Nick Spencer makes some important distinctions – between welfare models, and also Christianities.
The relationship between Christianity and the welfare state is a complex one. There is a simple answer to it, say in the UK, 1942, the Archbishop of Canterbury William Temple published a book called Christianity and Social Order. It comes out at the same time as the Beveridge report, which is a template for what became the welfare state. It shares many of the concerns, many of the ideas; Temple and Beveridge were very good friends together. You can see the church, conceptually and certainly in its support, right there at the foundation of the welfare state.
The complicating factor is, there is no such thing as “the” welfare state. There are different welfare states, or different welfare regimes in the literature. And there’s no such thing as Christianity here – there are different kinds of Christianity. So what you find is that different kinds of Christianity have had different impacts on different welfare regimes.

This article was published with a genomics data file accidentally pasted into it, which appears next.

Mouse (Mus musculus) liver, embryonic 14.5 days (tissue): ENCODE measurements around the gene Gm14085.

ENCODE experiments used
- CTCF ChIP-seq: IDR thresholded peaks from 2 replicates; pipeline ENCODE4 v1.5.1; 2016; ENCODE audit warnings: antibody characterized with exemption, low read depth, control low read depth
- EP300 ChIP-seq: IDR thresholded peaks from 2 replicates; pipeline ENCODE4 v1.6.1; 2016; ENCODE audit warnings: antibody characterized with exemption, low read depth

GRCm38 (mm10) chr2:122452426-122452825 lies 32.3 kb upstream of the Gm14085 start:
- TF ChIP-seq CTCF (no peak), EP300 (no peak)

Three brief examples. In continental Europe, Lutheran Christianity provided, if you like, the foundations and the conceptual framework for what became the social-democratic welfare state that we see in the Nordic countries.
In more southerly continental Europe, Catholicism became a conceptual framework for the Christian democracies and what the scholars call conservative, small c conservative welfare states.
In the US, what you see is the influence of reformed Christianity saying, in actual fact people’s welfare is best served by self-discipline and hard work, not by the state stepping in and helping you. So there you could argue that reformed Christianity, if you like, impeded the development of an extensive welfare state.
The result is that different kinds of Christianity have been tied in culturally and conceptually, mainly, with different kinds of welfare state depending on where in the world you go.